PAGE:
Published August 29, 2019

While looking through old civil birth records from St Kitts, I noticed a registration for the child of Carl C. Lyon, a photographer in the capital city Basseterre. The name rang a bell. A photograph has been passed down by my husband’s Kittitian family, featuring his great-grandmother Margaret Johanna Cannonier…

Read More The traveling photographer

Published August 13, 2019

Slavery was abolished in the British West Indies in 1834. The transatlantic trade of enslaved Africans was abolished by Great Britain in 1807. So how can multiple births appear in the vital records of St Kitts from the 1860s, classifying parents as Africans? The mothers in these cases were most…

Read More The “liberated Africans” of St Kitts

Published June 29, 2019

My husband’s great uncle (who he grew up calling grandpa) was a Mallalieu, born in St Kitts in 1919. His middle name was Mumford, which would be considered unusual by most Americans today, but in his Kittitian family, it wasn’t the first occurrence. There was an earlier family member who…

Read More Crossed paths of Mumford and Mallalieu

Published March 31, 2019

While trying to reconstruct the history of family from Saint Kitts, I sometimes look at records in the Former British Colonial Dependencies Slave Registers. They can not only give clues to enslaved people, but also their slave owners. My husband’s third great-grandmother, Catherine Fasioux, was living in St Kitts in the early 1800s, where…

Read More Trying to make sense of slave registers

Published February 16, 2019

As a follow up to the blog post regarding an Andrew Cannonier of St Kitts, I have fallen down a rabbit hole with another Andrew Cannonier, who left the beautiful island of St Christopher and jumped, with both feet, into life as an American. I have found multiple Andrew Cannoniers…

Read More Jumping in with both feet

Published January 19, 2019

There are challenges researching the family tree for a surname like Smith or Jones, but it can be equally difficult to trace back an unusual last name. My husband’s great grandmother from St Kitts was born Margaret Johanna Cannonier (1868-1940), and I have been trying to make sense of how the…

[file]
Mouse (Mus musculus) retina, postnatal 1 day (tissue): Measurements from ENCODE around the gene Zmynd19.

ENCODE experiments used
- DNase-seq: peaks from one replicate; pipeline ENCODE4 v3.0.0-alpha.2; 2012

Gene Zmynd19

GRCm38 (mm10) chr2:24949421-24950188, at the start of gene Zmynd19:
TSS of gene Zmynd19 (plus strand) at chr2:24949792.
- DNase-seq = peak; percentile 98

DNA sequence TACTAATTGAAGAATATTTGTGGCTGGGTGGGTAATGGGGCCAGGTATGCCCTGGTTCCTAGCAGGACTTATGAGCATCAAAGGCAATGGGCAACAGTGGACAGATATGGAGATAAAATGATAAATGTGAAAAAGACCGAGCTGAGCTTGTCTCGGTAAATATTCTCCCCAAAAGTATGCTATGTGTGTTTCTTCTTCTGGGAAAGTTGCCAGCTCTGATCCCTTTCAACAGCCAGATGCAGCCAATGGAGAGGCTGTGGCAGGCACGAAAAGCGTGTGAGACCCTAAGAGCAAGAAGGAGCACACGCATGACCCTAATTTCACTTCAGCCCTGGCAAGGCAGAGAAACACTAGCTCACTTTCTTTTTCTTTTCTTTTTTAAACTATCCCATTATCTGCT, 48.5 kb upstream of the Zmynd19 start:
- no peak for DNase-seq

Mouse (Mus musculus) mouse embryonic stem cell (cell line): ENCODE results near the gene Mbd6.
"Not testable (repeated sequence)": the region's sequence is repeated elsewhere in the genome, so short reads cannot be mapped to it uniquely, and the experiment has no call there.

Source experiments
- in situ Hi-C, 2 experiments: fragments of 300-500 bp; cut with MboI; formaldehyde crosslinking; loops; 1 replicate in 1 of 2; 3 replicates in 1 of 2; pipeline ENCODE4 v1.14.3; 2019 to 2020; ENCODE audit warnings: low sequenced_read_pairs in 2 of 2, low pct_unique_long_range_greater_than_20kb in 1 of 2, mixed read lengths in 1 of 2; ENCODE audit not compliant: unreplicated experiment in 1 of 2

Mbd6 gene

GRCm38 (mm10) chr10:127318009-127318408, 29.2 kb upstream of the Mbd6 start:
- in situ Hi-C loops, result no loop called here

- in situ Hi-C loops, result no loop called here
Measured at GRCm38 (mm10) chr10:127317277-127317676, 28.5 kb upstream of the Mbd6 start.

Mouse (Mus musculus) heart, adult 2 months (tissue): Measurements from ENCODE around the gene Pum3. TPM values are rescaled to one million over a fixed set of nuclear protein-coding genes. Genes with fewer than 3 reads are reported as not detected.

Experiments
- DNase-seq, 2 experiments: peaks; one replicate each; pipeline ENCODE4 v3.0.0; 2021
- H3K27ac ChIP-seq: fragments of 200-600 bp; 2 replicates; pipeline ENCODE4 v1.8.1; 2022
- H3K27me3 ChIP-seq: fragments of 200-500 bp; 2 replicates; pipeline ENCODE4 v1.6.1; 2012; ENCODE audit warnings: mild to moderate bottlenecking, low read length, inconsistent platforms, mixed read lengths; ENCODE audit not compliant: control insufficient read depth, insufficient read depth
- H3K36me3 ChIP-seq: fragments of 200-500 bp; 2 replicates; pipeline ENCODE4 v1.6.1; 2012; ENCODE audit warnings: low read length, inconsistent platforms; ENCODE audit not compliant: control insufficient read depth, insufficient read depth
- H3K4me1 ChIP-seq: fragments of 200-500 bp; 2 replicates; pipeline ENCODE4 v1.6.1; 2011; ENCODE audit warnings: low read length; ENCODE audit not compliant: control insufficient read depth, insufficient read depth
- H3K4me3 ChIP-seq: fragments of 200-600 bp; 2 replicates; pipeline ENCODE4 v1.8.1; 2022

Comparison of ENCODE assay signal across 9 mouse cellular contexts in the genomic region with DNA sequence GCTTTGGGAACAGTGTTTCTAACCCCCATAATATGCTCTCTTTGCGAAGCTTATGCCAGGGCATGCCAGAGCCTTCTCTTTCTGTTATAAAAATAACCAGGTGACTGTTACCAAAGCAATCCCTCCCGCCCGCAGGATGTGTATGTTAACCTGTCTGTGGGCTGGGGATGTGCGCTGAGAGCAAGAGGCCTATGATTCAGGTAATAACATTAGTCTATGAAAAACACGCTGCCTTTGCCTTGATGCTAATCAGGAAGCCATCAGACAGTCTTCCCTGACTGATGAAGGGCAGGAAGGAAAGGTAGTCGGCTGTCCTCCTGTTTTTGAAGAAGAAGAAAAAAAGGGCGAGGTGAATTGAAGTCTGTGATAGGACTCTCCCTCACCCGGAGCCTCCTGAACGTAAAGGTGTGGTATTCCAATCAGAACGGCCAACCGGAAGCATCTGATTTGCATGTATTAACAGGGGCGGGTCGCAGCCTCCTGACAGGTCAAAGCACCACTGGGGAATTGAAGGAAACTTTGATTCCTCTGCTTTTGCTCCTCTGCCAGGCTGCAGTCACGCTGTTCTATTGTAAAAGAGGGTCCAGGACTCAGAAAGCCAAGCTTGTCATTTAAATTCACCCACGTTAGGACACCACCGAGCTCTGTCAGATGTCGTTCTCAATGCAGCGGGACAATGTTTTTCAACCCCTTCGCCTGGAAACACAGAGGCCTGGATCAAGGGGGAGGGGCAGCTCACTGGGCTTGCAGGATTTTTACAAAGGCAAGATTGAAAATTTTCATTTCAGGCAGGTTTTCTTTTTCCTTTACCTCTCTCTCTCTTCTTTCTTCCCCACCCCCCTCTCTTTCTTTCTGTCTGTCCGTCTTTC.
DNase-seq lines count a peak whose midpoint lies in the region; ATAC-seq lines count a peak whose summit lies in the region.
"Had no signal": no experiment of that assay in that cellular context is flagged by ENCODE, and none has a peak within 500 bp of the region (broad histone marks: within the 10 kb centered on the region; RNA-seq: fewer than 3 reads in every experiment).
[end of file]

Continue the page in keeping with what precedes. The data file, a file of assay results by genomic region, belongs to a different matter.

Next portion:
Read More Cannonier – what’s in a name?

Published August 7, 2018

Among the surnames of the St Kitts branch of my husband’s family tree is Maillard. Ann Francis Catherine Maillard (1828-1919) his 2nd great-grandmother, married William Mallalieu. William and Ann lived in the parish of Saint Ann, located on the northern half of the island. Curious about how far back the Maillards may…

Read More St Kitts land grab

Published November 28, 2017

My husband’s ancestors from St Kitts include his 3rd great-grandparents originally from Madeira, Francisco Ricardo de Meneses Cabral and Libania Joaquina Vieira da Silva. Their daughter Eliza was his 2nd great-grandmother, while another daughter Ascenia Augusta was the grandmother of Edgar Oscar Challenger (1905-2000), a labor leader and historian of St…

Read More Edgar Challenger in the FDR presidential library

Published June 21, 2017

  The Moravian Archives in Bethlehem, Pennsylvania holds a wealth of period documents from their missionary efforts in St Kitts. Examination of the death records from 1854 shows a heartbreaking number – page after page – of parishioner deaths from cholera. Unfortunately, a combination of poor sanitary conditions and ignorance about…

Read More A fog of ignorance in the cholera epidemic of 1854

Published April 4, 2017

In the civil marriage and birth records of St Kitts, my husband’s 2nd great grandfather Richard Johnson Marshall is listed as a school master, with race recorded as “colored”. It is known that he was born about 1845 on the nearby British West Indian island of Antigua, only a few…

Read More Mico – A path to education after slavery